Part of what makes I Think You Should Leave so lovable is that it is an overdue star-making vehicle for the seemingly decent and affable Robinson, who’s been a “That Guy!” in comedy for years. A Detroit native who came up in the comedy farm system of Chicago improv, Robinson was a featured player on SNL for a half-second in 2012 before being shipped off to the writers’ room, where he worked with future I Think You Should Leave collaborators Zach Kanin and John Solomon. (The show is executive-produced by fellow SNL alums The Lonely Island.) Then, for two seasons, Robinson co-starred with co-creator Sam Richardson in the delightful Comedy Central sitcom Detroiters, which was canceled in 2018. (Kanin was a crucial behind-the-scenes player on that series as well).
In 2016, Robinson was featured in Netflix’s comedy anthology The Characters, in which a different comedian was given an episode with which to do basically whatever they wanted. Robinson’s episode feels like a dry run for I Think You Should Leave, with each sketch centered on a hapless character trapped in an embarrassing situation that he tries and fails to extract himself from, with increasingly desperate and catastrophic results. In the opening sketch from The Characters, Robinson plays Sammy Paradise, “ol’ two eyes himself,” a Sinatra manqué whose veneer of effortless cool curdles horribly once “Lady Luck” turns against him.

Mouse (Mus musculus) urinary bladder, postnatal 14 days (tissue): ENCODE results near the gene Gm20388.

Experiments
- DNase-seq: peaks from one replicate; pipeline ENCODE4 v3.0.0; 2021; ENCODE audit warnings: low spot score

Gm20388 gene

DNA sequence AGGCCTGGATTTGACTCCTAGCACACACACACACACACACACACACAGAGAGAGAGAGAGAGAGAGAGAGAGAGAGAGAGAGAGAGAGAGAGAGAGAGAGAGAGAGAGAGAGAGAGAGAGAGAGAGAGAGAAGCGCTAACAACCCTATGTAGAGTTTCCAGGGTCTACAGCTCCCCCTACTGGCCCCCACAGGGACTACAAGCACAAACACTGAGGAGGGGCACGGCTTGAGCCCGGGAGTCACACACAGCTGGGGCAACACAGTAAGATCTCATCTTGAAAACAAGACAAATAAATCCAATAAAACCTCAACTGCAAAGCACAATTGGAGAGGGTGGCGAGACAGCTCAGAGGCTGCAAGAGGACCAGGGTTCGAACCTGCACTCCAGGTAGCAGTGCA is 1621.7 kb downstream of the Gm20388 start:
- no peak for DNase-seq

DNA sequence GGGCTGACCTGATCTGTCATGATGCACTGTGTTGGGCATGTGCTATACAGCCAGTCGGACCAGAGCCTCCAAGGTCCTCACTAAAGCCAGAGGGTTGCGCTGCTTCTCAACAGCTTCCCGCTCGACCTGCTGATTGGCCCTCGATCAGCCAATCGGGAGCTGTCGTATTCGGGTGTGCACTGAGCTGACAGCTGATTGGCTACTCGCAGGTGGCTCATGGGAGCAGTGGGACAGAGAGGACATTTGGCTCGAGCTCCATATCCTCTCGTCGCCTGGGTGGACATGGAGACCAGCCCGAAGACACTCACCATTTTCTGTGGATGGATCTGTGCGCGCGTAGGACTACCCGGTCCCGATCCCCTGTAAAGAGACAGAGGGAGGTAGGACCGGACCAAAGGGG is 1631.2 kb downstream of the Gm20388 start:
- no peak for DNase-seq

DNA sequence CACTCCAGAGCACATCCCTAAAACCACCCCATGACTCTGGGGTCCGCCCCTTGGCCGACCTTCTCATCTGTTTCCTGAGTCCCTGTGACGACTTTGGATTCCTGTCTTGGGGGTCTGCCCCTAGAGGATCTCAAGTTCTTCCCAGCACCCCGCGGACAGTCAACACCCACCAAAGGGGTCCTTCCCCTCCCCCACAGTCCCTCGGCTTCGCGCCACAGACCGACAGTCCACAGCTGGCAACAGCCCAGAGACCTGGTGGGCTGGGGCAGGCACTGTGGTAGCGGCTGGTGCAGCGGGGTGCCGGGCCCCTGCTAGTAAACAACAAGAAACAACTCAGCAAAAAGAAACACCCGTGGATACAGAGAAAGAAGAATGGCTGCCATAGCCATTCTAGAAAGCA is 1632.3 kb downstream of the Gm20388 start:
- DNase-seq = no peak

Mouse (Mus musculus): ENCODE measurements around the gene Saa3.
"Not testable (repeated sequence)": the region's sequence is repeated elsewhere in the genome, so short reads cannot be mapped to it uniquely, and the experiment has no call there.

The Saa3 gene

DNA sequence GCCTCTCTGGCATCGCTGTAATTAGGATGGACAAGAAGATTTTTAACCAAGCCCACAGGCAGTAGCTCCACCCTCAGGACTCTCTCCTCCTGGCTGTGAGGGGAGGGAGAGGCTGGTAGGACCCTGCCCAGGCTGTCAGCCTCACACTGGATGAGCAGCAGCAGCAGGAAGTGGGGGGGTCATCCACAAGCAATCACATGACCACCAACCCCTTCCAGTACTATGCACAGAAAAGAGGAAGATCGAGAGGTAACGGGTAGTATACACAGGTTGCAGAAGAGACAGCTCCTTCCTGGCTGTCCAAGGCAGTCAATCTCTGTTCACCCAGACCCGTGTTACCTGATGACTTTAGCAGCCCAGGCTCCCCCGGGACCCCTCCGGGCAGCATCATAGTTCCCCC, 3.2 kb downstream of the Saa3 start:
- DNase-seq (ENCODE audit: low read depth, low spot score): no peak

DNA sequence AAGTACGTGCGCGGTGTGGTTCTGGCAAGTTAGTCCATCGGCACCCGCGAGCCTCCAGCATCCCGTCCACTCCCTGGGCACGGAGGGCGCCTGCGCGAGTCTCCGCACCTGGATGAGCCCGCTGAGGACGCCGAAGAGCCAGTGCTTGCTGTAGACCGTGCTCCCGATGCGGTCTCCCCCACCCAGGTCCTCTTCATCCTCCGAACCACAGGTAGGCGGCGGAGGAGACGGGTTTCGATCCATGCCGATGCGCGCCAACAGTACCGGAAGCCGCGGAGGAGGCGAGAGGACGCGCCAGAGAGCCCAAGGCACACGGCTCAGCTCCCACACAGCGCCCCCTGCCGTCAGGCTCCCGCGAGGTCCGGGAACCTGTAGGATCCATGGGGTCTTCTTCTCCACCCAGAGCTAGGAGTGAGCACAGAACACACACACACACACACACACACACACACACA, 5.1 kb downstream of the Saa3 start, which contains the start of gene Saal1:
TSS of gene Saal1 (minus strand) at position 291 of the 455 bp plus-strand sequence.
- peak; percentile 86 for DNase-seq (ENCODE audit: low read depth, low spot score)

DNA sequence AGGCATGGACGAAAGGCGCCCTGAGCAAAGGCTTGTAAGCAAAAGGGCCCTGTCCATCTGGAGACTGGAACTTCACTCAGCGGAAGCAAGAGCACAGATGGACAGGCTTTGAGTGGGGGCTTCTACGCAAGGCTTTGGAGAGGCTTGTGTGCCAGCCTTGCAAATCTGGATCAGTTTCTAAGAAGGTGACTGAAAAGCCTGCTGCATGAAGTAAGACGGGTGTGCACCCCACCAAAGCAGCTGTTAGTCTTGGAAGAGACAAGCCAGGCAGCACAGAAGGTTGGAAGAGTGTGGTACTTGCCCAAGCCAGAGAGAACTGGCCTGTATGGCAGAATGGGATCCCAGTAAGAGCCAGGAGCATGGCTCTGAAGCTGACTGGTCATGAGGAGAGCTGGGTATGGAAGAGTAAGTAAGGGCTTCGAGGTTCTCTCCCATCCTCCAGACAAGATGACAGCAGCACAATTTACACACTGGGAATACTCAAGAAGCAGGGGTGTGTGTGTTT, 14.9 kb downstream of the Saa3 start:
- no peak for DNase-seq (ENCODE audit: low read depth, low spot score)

In a recent interview with Vulture, Robinson confessed that he still feels insecure about his acting, a possible after-effect of not making it as an on-screen presence on SNL. But the success of I Think You Should Leave hinges greatly on Robinson’s ability to both lose his cool in every situation while also being likable and vulnerable. Without the latter, the comedy would just be intolerably shrill and sophomoric. But Robinson’s inherent humanity grounds this otherwise hyperbolic and surreal show in some semblance of reality and empathy.
I Think You Should Leave is such a purely fun experience that analyzing it too deeply feels like missing the point. But after watching these six episodes several times now, I’m struck by how primal the show is. Like all great, laugh-out-loud comedy, I Think You Should Leave is funny because it points out aspects of human nature that we all know and recognize but don’t always realize that we recognize. It’s true that I Think You Should Leave isn’t consciously “important” in the way that so much post-comedy longs to be — there are no special episodes about racism, eating disorders, or the omnipresent specter of our current president. This, again, is not an overtly intellectual show — it speaks directly to your lizard brain, where your deepest fears and desires reside: Do people like me? Can they see who I really am? Will they find out what I just did in the bathroom? Can I find the baby who bothered me on an airplane 30 years ago and scream in his face for a change?
Yes, it’s a silly show. But I Think You Should Leave also addresses humanity in its most stripped-back and essential form. With so much so-called comedy now catering to the super-ego, it’s high time the id was serviced for a change.
I Think You Should Leave is currently streaming on Netflix.